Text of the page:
Tidal pools and tidal change
Pine Point, Maine. The beach has really changed this year. Over the winter there were at least three Nor’easters that settled off the coast and dumped all that rain on New England. The storms produced abnormally high tides and surf that flooded many of the coastal towns and did serious damage to the shore line. At the southern end of Saco Bay, the Ferry Beach area seems to have been hit particularly hard and lost a lot of its sand, much of which appears to have come across the bay to the north side where Pine Point lies. The beach here, which used to be a nice gradual slope from the edge of the sea grass down to the high tide mark, is now a pretty significant drop from high to the low tide flats. The flats used to dry out fairly quickly at low tide, allowing for games of softball, touch football and the like to be played on the hard sand. Since the last of the storms, low tide is really low and the flats seem to be perpetually wet, crisscrossed with meandering streams sliding into new tidal pools. Where you used to be able to walk for miles along the beach in a simple straight line at whatever pace you chose, you now have to choose your steps carefully, jumping over waterways and pools so as to keep the sneakers dry. To go barefoot is not really an option yet for a long walk or a run as the sand quickly does a number on the soles of feet only just appearing from winter hibernation and not yet summer hardened.
I find the new tidal pools to be of interest not just because they are something new to the landscape. They hold all sorts of critters that haven’t been regular low-tide visitors to Pine Point beach before. Small crabs, miniscule shrimp, snails, brown and furry sand dollars, tiny clams, even a hermit crab or two surprised perhaps to find themselves this far north have become trapped for time, awaiting their parole with the arrival of high tide. There are a few other things that I’ve never seen before, mollusks and water bugs and such. Next time I come up, I’ll make sure to pack my “Field Guide to the New England Coast.”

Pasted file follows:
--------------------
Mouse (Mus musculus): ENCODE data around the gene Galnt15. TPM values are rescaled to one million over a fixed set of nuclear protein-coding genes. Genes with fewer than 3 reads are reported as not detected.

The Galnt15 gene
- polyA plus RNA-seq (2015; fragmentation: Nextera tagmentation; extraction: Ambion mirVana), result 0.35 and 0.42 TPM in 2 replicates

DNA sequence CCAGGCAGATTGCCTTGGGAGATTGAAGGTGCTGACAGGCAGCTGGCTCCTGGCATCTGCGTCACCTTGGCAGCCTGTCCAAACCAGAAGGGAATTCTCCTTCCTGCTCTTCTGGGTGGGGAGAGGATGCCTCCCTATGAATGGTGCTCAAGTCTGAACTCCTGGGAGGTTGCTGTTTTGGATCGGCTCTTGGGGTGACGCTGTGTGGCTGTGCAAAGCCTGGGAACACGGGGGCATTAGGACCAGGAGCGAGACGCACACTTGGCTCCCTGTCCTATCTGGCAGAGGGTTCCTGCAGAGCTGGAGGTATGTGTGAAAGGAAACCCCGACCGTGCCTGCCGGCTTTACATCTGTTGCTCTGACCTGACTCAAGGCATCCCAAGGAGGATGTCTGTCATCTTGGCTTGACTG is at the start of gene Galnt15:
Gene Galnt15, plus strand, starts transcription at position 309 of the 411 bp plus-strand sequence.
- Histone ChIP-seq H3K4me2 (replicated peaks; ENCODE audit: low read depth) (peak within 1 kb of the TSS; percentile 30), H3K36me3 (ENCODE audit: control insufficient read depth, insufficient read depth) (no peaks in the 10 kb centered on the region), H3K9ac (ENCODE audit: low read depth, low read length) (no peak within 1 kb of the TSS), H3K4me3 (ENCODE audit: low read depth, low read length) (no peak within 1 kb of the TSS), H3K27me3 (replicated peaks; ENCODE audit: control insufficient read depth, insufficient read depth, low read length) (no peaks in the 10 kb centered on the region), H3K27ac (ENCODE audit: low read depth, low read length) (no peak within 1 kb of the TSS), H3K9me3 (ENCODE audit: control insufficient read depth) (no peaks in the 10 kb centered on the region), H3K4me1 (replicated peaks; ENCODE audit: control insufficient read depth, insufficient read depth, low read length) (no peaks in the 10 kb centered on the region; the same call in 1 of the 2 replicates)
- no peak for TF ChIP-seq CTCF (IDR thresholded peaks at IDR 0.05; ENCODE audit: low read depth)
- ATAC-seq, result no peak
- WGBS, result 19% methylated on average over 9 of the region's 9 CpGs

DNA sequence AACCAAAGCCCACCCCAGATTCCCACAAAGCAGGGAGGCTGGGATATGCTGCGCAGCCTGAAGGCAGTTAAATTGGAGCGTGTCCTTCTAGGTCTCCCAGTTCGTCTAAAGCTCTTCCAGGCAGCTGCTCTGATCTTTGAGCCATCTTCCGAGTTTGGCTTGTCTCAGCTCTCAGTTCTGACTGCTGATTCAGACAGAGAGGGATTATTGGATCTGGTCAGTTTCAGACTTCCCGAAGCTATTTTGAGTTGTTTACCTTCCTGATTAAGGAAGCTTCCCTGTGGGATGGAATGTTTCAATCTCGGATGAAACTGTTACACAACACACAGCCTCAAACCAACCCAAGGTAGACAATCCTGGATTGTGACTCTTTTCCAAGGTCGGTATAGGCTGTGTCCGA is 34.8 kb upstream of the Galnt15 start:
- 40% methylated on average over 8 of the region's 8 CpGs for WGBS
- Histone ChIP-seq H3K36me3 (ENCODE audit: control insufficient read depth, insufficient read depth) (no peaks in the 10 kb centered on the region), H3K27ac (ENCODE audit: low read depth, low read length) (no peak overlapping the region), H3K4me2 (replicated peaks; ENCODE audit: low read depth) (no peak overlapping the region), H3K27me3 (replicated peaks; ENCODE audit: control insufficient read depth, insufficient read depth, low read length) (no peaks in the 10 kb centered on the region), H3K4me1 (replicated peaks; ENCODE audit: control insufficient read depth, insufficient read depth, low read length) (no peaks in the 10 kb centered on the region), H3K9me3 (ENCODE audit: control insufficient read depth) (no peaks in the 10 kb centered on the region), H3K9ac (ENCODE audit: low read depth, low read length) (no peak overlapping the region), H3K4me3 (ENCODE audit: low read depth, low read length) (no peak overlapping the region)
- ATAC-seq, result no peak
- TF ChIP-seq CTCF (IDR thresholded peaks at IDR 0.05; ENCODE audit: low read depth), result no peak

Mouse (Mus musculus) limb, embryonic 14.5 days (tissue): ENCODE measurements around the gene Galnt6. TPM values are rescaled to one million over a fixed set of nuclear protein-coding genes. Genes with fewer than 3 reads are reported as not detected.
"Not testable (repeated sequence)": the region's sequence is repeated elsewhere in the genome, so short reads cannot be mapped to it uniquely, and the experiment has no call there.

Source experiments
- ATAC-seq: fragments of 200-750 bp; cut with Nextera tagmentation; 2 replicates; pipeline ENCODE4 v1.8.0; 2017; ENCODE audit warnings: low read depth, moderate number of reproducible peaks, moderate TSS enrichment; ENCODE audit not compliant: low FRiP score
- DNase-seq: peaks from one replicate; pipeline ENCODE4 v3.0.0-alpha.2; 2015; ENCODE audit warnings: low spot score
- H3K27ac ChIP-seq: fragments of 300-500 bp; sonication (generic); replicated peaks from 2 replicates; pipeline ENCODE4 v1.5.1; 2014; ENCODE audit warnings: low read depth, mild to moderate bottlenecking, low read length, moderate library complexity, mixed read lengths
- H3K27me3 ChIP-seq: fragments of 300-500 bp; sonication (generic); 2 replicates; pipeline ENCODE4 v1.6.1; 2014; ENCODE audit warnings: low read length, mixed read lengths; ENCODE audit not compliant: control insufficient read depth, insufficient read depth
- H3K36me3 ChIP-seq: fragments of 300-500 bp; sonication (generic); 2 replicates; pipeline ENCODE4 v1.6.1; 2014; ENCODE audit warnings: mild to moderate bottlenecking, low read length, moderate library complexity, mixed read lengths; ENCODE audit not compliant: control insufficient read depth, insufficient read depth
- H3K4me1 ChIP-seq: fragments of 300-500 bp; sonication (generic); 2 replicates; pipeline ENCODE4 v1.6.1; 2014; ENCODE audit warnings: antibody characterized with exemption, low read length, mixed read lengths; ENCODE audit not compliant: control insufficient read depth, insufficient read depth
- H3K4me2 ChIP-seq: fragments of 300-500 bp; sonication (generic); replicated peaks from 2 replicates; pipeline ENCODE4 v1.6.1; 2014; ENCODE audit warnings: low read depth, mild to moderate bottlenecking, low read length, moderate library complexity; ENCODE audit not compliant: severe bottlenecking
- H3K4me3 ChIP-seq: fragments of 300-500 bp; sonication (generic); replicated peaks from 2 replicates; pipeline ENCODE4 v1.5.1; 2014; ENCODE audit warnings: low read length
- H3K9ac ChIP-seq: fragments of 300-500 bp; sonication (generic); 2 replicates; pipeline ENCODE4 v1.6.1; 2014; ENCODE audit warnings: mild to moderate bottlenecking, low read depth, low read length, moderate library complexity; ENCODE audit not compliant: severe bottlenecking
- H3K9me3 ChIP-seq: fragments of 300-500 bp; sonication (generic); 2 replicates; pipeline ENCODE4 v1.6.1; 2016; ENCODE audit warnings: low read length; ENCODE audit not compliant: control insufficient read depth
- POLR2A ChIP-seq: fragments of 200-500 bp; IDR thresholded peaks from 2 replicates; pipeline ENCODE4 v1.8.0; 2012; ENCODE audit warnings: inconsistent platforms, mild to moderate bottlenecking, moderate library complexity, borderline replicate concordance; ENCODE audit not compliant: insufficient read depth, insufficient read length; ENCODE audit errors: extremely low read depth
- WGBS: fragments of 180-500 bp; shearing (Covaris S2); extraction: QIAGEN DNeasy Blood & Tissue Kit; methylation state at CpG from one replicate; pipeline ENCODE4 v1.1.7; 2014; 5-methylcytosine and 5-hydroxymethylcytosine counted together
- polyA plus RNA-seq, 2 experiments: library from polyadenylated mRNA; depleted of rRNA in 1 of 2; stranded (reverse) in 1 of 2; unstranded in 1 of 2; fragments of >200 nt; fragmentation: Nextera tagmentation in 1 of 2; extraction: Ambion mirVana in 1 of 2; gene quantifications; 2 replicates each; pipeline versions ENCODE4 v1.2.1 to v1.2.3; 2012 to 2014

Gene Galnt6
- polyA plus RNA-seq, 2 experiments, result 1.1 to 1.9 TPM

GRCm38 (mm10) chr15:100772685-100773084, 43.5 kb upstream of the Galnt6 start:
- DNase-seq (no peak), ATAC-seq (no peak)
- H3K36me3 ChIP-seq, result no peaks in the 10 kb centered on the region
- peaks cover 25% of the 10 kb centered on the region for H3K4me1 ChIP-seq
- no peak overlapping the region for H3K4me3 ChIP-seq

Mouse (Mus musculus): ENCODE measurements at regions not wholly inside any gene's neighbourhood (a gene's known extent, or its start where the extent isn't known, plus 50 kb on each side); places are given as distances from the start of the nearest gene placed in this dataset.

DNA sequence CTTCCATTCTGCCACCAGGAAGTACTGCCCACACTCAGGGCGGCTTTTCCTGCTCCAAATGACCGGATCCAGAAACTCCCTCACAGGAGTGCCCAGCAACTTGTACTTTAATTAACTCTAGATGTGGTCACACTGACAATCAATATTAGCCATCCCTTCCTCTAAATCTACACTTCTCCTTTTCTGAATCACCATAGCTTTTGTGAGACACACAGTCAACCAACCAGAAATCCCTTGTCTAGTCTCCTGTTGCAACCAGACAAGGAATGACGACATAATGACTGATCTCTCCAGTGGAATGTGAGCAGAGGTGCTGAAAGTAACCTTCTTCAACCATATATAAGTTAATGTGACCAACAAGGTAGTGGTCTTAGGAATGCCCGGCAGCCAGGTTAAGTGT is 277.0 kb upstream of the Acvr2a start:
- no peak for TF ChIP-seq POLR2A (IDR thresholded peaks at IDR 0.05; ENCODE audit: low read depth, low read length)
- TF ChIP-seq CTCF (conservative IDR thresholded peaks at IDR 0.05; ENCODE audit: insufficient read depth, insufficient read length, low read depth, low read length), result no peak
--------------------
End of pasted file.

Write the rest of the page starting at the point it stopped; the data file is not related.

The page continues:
I almost wish I was a young boy again, able to play in the pools, digging them deeper and adding canals upon which I could sail bright plastic boats transformed by the whim of imagination into any sort of water-bound vessel sailing from lagoon to lagoon on goodness knows what adventure. That’s why it’s so nice to have nieces and nephews as company on the beach. One can indulge in play by proxy by watching them and their imaginations take flight.
The town has been cleaning the beach this week. When I first saw the large caterpillar tractors and front end loaders further down near the town beach, I thought they were going to regrade the sand. While on a walk later on I asked one of the workers if that was the case but he said it was illegal to regrade since state law requires the beach to stay natural. All they were doing was picking up the old seaweed, trash, and logs that had come ashore over the winter. With a bit of wry smile, he said if the beach happened to get flatter as result that was not intended. Where they have finished, the grade was a bit flatter but not by much.
I found myself further on leaning against a big log that hadn’t been removed yet. It was an unseasonably warm day for late May, hot even, as the wind was still a land breeze. I started thinking of all the years I had been fortunate enough to come to this beach with my family. This is the first year my parents will not be coming to the beach for summer vacation. Dad is at an age now where he is only really comfortable at home. Mom will be able to come up for a few days here and there but she doesn’t like to leave him for very long even if my sister is at home with him. One of my dad’s cousins and her husband came out the other day for an afternoon at their cottage. It sits next door to ours. She’s in a wheelchair now and even though they are Mainers and don’t live that far away, her visits are less and less frequent. Like my parents, her children and grandchildren and great grandchildren now have the run of the cottages.
Much like the effects of the tides and winter storms, we can’t stop the inevitability of change in our lives. As family and friends populate our lives, there is loss and grief but also life, new birth, and new generations, all a wonderful gift from God. May His Name be praised.